Switzerland’s last referendum to legalize cannabis failed in 2008. Since 2013, adults caught with less than 10 grams of cannabis are only fined 100 francs. Low-THC cannabis products with less than one percent THC are also openly sold in the country.
The initiative would add “The consumption of substances and preparations of the type of action cannabis as well as the preparation for own consumption are taut,” to Article 105 of the Swiss Federal Constitution, according to the Swiss paper Tages Anzeiger. Currently Article 105 is exclusively dedicated to alcohol. The Swiss Confederation would adopt regulations on cannabis cultivation, production and trade. The Confederation also plans to levy a consumption tax on cannabis products which are intended for recreational purposes. The new non-bipartisan initiative appeals to the federal government by including protections for minors. The four-city cannabis club trial has not yet been approved by the Federal Office of Health.
“We submitted the initiative text on Wednesday to the Federal Chancellery and thus begin the formal process of the preliminary examination,” Nino Forrer, press officer of the Legalize It association told Tages Anzeiger. “The ban on cannabis is wrong from a social perspective, wrong from a legal point of view and simply stupid from an economic point of view.” Forrer argued that the prohibition of cannabis only leads to rampant black market activity.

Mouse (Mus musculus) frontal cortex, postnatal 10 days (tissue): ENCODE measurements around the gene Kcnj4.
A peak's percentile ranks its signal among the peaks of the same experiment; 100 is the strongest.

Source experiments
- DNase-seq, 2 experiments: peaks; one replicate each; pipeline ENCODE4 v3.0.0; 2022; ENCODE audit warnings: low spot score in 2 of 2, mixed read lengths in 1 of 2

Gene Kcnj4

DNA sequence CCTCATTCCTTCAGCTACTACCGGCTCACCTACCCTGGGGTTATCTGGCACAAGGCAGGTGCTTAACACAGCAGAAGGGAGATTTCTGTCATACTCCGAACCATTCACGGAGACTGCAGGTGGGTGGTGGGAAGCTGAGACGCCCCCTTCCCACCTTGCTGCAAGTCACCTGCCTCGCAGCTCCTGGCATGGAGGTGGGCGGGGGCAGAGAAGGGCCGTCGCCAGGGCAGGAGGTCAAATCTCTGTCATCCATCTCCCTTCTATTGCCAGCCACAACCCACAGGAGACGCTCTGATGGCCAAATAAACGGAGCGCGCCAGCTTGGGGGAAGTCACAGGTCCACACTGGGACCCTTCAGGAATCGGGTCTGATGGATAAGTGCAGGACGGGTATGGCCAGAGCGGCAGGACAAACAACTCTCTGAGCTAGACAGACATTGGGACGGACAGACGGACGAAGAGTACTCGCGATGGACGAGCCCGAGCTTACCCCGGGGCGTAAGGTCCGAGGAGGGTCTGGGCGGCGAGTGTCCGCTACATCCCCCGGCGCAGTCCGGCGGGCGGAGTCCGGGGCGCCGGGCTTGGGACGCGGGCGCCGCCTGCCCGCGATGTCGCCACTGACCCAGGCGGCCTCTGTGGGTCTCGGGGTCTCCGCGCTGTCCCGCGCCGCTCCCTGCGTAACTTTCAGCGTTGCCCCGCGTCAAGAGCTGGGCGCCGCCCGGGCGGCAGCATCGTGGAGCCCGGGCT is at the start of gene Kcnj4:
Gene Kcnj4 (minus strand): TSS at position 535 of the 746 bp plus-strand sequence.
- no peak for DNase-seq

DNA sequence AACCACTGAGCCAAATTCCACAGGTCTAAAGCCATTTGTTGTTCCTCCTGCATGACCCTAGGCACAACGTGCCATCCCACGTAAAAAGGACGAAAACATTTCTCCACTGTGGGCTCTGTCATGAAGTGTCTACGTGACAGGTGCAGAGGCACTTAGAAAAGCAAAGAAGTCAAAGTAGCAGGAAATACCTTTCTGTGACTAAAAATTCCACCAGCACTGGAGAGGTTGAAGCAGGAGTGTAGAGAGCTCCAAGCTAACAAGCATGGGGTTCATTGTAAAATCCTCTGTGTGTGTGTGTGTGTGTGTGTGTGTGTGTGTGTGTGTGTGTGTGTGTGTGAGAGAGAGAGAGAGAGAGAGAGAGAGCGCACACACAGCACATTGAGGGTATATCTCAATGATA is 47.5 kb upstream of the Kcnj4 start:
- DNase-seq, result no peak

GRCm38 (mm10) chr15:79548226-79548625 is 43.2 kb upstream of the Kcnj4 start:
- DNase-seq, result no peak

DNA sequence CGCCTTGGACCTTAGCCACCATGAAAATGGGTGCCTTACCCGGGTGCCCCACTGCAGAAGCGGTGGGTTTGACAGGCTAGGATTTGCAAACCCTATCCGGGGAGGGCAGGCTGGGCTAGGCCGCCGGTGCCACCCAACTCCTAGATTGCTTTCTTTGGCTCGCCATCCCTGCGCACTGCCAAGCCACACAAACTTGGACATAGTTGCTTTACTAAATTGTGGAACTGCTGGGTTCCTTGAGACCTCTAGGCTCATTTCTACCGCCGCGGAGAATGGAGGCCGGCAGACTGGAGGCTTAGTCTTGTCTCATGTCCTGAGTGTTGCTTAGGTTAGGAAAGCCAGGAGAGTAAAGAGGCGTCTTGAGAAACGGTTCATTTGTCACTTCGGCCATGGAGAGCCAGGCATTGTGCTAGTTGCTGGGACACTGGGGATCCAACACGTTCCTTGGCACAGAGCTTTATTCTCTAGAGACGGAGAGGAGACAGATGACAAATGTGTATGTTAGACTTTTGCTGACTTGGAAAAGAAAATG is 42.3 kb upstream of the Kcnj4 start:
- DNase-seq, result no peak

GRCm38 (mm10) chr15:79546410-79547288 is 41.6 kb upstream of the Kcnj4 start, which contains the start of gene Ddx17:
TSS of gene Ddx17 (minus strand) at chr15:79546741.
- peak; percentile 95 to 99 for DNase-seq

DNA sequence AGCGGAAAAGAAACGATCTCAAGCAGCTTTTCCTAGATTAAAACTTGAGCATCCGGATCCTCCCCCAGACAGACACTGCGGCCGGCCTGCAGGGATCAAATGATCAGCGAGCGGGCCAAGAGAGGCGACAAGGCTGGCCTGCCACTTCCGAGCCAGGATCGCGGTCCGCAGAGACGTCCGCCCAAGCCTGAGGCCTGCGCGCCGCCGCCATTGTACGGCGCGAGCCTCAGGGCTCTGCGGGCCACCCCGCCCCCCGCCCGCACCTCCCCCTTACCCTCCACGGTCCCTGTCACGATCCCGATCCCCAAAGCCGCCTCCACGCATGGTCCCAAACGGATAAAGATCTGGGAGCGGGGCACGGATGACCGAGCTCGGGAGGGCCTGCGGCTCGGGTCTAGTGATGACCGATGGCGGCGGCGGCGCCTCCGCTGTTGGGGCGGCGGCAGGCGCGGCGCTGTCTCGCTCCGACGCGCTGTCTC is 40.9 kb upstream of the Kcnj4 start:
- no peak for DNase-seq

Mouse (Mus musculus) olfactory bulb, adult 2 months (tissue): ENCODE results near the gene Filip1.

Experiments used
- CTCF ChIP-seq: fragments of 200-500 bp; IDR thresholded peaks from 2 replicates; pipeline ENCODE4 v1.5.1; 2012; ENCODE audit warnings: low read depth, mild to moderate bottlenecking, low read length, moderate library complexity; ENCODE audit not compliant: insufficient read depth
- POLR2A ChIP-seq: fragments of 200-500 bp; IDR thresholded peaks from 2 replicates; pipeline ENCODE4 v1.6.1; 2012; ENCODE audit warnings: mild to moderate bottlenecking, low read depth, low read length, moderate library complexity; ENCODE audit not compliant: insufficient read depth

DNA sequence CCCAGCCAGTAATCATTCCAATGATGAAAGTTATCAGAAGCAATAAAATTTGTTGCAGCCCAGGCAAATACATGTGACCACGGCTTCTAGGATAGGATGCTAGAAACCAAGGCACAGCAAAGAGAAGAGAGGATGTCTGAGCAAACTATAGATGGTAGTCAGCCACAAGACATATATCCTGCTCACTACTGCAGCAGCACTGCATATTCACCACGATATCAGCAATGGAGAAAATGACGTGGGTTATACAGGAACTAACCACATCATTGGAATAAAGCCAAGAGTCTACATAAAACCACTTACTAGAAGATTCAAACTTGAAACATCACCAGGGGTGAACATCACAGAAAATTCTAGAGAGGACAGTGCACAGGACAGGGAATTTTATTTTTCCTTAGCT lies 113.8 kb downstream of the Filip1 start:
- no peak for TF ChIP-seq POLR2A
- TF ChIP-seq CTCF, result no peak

The wealthy nation could benefit from taxing cannabis sales. Cannabis legalization has been a popular concept in Switzerland for over twenty years. This time, by including provisions for tax and minor protections, the initiative has a chance for success.
3. UC Irvine Creating Multi-Disciplinary Cannabis Research Institute —
UC Irvine is in the early stages of developing what may be the world’s first interdisciplinary cannabis research institute. Former Democratic State Senator Joe Dunn, who now lectures in UCI’s School of Law, announced the plans at a roundtable talk on cannabis at the university Friday evening. The institute is the brainchild of Dr. Daniele Piomelli, an anatomy and neurobiology professor, who studies how cannabis works in the body.
4.The Compelling Case for Treating Autism with Marijuana —
Many are finding cannabis, in one form or another, effective in easing symptoms of a variety of conditions that have not yet been thoroughly researched; autism is one of these, with many getting legal access to medical cannabis—or sourcing it illegally—and using it to treat those with the most severe symptoms. Bringing the two, cannabis and autism, together, was never going to be an easy or straightforward endeavor. However, parents of severely autistic children who have exhausted all other options have described medical cannabis as a “life changing” therapy.
5.Upset Tummy? Marijuana Edibles May Help —
Researchers from the University of Connecticut were recently trying to find out how to decrease inflammation in the intestines and found that when they fed lab mice capsaicin – the stuff that makes chili peppers taste hot – they would have less inflammation. It turns out that the anandamide found in capsaicin is in marijuana, affecting the same receptors in the brain, lowering immune response and limiting inflammation.